Whether you’re working for an agency, a nonprofit or a corporation, you must have a meticulously crafted communication plan.
A detailed plan and timeline helps you set expectations, measure outcomes and derive insights.
Here are 16 facets of an effective communication plan:
1. A process
This is crucial. If you just scrawl some goals on a whiteboard and call it a day, it won’t work.
Instituting a step-by-step process will force you to confront challenges and contradictions that could hinder progress. Hammer out exactly how and when you plan to achieve your goals.
2. The objective
To drive real business results, your communication objective should be to increase conversions.
Establish how many new customers you’d like to acquire. Also, describe how much growth can come from existing customers. After all, it’s far easier to keep existing customers than it is to obtain new ones.
Your projections should be realistic. Setting a goal of $1 trillion in new sales won’t do you any favors.
Communicators often struggle to set clear, cohesive goals. Home in on a handful of measurable, achievable goals. For instance, how will you reach your objective of increasing conversions? Work backward from the finish line:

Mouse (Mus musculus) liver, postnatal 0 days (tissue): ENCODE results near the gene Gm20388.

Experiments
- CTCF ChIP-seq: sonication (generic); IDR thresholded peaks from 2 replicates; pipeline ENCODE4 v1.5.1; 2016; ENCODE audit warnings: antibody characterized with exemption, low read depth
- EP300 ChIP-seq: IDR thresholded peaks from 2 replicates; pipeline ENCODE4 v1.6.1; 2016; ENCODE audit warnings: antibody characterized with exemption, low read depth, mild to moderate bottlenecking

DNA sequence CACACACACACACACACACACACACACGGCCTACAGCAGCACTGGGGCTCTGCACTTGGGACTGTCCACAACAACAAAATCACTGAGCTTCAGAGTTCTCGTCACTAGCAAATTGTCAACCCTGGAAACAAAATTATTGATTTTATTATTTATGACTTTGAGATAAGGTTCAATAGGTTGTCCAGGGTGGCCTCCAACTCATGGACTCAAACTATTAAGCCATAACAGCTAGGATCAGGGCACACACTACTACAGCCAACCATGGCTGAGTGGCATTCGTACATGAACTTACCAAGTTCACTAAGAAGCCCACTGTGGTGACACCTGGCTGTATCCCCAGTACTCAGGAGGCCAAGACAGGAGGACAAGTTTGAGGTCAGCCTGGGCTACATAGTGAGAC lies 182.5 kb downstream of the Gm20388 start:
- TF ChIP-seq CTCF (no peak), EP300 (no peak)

- Increase website traffic from XX to XX
- Build the email database from XX to XX
- Increase marketing qualified leads from XX to XX
- Increase sales qualified leads from XX to XX
- Convert XX percent of sales qualified leads to customers
If you don’t have the numbers you need right off the bat, set benchmarks. Try crafting a 60- or 75-day plan to set benchmarks, then go back and create the goals.
Your strategy helps you achieve your objective. If that is to enhance your reputation to attract more clients, your strategy should briefly describe how you’ll do that.
This is the vision of your communications plan. What does success look like a year from now? Write it down.
5. The plan
You must get input from your client or your executive team to complete this step. What, exactly, do your leaders hope to achieve? You cannot create change in the organization unless you know where the business is going and how you can help it get there.
6. Executive summary
Create a one-page recap of everything in your plan. It should include:
- Core values
- Fiscal year business goals
- Key messages
- List of communications tactics
- Any unresolved issues or challenges that came up in the initial planning meetings
- A list of things you would like to do, if resources become available
7. Key challenges
What are your biggest obstacles? It could be anything from a lazy salesperson to a commoditized business. Perhaps your organization’s reputation is less than stellar, or maybe your chief competitor has a stranglehold on a market you covet.
Whatever it is, create a description of the products or services you want to market, and establish which challenges you might face in doing so. List every obstacle you foresee.
8. Situation analysis
This clarifies key industry metrics.
One client does this quarterly. He includes what’s going on economically, from a global perspective, as well as industry metrics.